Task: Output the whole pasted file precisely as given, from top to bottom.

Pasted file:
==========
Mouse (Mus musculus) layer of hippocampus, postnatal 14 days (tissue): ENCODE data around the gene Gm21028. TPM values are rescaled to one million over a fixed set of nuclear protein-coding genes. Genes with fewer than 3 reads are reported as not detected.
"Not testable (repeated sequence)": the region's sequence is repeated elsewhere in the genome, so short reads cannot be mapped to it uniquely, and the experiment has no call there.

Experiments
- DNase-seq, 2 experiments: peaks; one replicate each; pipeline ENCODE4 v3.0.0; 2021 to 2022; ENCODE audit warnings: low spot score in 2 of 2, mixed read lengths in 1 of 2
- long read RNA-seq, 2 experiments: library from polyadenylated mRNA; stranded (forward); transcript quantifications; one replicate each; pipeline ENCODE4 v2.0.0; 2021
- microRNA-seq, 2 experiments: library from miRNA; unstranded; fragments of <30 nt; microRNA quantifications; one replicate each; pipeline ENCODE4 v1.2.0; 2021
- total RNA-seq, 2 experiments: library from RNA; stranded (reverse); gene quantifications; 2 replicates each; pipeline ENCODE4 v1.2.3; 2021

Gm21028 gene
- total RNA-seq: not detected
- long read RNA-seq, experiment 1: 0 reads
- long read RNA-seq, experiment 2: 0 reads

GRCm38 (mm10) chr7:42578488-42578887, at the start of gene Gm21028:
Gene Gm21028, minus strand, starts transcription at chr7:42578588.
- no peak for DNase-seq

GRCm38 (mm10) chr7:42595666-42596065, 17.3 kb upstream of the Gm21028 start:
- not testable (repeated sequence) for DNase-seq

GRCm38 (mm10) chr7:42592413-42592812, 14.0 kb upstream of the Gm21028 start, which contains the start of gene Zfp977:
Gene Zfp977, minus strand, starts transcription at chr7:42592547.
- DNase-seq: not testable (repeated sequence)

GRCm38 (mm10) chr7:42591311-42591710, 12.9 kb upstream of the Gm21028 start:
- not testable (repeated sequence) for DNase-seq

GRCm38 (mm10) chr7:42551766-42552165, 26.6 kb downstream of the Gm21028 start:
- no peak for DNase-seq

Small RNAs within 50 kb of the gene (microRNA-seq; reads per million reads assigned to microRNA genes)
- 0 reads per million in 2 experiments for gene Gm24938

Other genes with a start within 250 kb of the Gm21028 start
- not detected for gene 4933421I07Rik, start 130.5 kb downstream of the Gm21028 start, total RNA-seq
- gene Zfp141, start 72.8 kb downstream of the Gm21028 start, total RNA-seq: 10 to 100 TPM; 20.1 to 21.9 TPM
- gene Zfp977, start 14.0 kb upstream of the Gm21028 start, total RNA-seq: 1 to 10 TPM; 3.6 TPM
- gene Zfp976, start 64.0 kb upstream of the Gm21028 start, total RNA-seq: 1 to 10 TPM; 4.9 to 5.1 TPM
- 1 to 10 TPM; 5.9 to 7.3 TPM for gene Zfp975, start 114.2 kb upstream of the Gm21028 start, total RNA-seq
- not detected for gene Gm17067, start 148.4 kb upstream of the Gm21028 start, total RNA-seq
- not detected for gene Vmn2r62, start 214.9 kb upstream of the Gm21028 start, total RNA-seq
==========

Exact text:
Mouse (Mus musculus) layer of hippocampus, postnatal 14 days (tissue): ENCODE data around the gene Gm21028. TPM values are rescaled to one million over a fixed set of nuclear protein-coding genes. Genes with fewer than 3 reads are reported as not detected.
"Not testable (repeated sequence)": the region's sequence is repeated elsewhere in the genome, so short reads cannot be mapped to it uniquely, and the experiment has no call there.

Experiments
- DNase-seq, 2 experiments: peaks; one replicate each; pipeline ENCODE4 v3.0.0; 2021 to 2022; ENCODE audit warnings: low spot score in 2 of 2, mixed read lengths in 1 of 2
- long read RNA-seq, 2 experiments: library from polyadenylated mRNA; stranded (forward); transcript quantifications; one replicate each; pipeline ENCODE4 v2.0.0; 2021
- microRNA-seq, 2 experiments: library from miRNA; unstranded; fragments of <30 nt; microRNA quantifications; one replicate each; pipeline ENCODE4 v1.2.0; 2021
- total RNA-seq, 2 experiments: library from RNA; stranded (reverse); gene quantifications; 2 replicates each; pipeline ENCODE4 v1.2.3; 2021

Gm21028 gene
- total RNA-seq: not detected
- long read RNA-seq, experiment 1: 0 reads
- long read RNA-seq, experiment 2: 0 reads

GRCm38 (mm10) chr7:42578488-42578887, at the start of gene Gm21028:
Gene Gm21028, minus strand, starts transcription at chr7:42578588.
- no peak for DNase-seq

GRCm38 (mm10) chr7:42595666-42596065, 17.3 kb upstream of the Gm21028 start:
- not testable (repeated sequence) for DNase-seq

GRCm38 (mm10) chr7:42592413-42592812, 14.0 kb upstream of the Gm21028 start, which contains the start of gene Zfp977:
Gene Zfp977, minus strand, starts transcription at chr7:42592547.
- DNase-seq: not testable (repeated sequence)

GRCm38 (mm10) chr7:42591311-42591710, 12.9 kb upstream of the Gm21028 start:
- not testable (repeated sequence) for DNase-seq

GRCm38 (mm10) chr7:42551766-42552165, 26.6 kb downstream of the Gm21028 start:
- no peak for DNase-seq

Small RNAs within 50 kb of the gene (microRNA-seq; reads per million reads assigned to microRNA genes)
- 0 reads per million in 2 experiments for gene Gm24938

Other genes with a start within 250 kb of the Gm21028 start
- not detected for gene 4933421I07Rik, start 130.5 kb downstream of the Gm21028 start, total RNA-seq
- gene Zfp141, start 72.8 kb downstream of the Gm21028 start, total RNA-seq: 10 to 100 TPM; 20.1 to 21.9 TPM
- gene Zfp977, start 14.0 kb upstream of the Gm21028 start, total RNA-seq: 1 to 10 TPM; 3.6 TPM
- gene Zfp976, start 64.0 kb upstream of the Gm21028 start, total RNA-seq: 1 to 10 TPM; 4.9 to 5.1 TPM
- 1 to 10 TPM; 5.9 to 7.3 TPM for gene Zfp975, start 114.2 kb upstream of the Gm21028 start, total RNA-seq
- not detected for gene Gm17067, start 148.4 kb upstream of the Gm21028 start, total RNA-seq
- not detected for gene Vmn2r62, start 214.9 kb upstream of the Gm21028 start, total RNA-seq